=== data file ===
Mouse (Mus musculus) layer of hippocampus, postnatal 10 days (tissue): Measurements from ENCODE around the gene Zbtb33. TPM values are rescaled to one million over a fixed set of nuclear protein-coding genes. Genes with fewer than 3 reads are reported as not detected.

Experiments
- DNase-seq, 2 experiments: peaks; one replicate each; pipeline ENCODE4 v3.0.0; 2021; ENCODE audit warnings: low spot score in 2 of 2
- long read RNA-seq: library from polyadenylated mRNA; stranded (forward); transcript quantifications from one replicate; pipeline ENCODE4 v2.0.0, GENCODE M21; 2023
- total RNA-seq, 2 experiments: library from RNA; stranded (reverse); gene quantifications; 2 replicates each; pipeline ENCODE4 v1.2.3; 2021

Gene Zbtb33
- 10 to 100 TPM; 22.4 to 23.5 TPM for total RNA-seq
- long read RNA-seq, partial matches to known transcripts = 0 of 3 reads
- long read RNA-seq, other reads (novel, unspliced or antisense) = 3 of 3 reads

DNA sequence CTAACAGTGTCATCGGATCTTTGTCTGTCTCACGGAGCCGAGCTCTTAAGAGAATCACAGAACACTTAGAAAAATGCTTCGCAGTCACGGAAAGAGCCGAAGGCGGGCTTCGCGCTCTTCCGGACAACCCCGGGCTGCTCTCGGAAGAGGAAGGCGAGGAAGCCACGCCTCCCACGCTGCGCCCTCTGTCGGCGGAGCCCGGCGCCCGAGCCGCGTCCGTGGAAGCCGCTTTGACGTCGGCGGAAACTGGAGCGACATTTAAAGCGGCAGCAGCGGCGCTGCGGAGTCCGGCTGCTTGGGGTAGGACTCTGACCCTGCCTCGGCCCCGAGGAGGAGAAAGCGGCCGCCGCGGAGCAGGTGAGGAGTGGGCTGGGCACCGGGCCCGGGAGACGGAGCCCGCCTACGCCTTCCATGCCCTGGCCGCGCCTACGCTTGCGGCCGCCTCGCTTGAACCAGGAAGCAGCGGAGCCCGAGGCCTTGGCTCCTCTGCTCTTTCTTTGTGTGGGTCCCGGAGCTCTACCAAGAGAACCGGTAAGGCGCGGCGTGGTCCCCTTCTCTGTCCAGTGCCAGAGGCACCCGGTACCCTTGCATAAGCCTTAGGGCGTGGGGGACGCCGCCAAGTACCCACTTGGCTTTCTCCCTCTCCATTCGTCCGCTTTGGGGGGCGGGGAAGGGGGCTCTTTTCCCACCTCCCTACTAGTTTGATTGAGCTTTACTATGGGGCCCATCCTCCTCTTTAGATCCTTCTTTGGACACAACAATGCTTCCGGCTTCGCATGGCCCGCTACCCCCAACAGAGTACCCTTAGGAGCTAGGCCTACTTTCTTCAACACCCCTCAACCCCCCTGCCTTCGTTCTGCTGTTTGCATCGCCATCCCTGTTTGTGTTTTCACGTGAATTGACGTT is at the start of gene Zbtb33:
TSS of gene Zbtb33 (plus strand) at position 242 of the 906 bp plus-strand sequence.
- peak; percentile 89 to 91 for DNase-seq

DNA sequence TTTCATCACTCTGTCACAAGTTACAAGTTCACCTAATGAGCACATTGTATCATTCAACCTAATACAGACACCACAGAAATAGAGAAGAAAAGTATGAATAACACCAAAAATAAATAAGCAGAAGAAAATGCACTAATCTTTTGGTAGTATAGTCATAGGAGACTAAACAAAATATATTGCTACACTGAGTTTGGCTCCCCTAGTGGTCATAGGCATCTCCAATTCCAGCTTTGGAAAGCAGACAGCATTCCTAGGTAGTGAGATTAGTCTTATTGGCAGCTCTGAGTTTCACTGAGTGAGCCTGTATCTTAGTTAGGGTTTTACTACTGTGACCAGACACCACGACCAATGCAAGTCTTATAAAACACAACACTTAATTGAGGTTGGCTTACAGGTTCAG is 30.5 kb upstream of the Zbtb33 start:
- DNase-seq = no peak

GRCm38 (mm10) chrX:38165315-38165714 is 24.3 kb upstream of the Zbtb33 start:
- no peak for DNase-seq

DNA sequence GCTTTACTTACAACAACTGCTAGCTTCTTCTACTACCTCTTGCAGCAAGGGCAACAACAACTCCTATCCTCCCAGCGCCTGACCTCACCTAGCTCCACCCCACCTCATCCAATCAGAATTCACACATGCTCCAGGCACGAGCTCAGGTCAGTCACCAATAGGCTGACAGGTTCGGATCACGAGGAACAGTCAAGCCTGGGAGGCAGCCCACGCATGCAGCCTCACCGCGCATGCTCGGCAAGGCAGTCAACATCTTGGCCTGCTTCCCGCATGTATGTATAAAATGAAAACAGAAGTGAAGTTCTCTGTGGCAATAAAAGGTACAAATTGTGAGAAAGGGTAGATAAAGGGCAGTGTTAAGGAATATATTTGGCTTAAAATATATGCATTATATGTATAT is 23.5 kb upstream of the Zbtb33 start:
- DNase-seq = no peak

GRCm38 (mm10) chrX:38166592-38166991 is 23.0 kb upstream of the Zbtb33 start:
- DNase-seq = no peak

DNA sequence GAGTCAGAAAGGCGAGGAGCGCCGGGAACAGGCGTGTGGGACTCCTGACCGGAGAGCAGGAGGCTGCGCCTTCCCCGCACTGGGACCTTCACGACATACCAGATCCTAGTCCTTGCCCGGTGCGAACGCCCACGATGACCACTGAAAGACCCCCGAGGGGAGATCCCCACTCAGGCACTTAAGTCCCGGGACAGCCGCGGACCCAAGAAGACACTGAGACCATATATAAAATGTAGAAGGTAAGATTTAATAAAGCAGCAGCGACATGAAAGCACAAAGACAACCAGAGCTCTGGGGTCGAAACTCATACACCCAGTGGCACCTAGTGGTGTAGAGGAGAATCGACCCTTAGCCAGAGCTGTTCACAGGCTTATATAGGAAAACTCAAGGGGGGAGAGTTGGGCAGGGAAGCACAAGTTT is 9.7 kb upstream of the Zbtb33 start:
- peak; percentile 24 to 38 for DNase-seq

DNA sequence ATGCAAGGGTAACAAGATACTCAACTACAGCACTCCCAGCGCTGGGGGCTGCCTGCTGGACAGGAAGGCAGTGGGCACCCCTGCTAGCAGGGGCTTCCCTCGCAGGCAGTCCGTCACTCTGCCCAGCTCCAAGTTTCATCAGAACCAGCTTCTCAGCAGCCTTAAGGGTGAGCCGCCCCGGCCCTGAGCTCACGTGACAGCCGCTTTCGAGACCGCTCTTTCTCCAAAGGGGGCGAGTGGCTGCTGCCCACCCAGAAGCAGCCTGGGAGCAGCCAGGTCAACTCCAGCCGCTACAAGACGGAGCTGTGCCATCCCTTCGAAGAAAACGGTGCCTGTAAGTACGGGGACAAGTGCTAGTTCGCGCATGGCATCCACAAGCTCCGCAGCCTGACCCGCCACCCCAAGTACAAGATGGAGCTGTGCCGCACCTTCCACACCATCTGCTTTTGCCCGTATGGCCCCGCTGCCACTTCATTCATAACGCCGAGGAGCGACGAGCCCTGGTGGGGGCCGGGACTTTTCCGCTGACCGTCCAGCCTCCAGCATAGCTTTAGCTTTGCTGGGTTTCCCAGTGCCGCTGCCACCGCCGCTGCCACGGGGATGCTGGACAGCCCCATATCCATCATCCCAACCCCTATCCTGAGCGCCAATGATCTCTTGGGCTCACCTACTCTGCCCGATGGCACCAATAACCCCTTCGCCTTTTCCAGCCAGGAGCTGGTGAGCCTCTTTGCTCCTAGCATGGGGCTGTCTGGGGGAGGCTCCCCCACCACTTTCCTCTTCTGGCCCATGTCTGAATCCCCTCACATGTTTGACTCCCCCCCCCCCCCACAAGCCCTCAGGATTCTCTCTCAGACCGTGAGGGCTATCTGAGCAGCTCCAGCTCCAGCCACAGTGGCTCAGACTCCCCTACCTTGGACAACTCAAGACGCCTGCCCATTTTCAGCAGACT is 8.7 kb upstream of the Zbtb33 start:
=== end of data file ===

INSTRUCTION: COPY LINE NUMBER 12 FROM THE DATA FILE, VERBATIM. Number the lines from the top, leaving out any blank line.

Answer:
- peak; percentile 89 to 91 for DNase-seq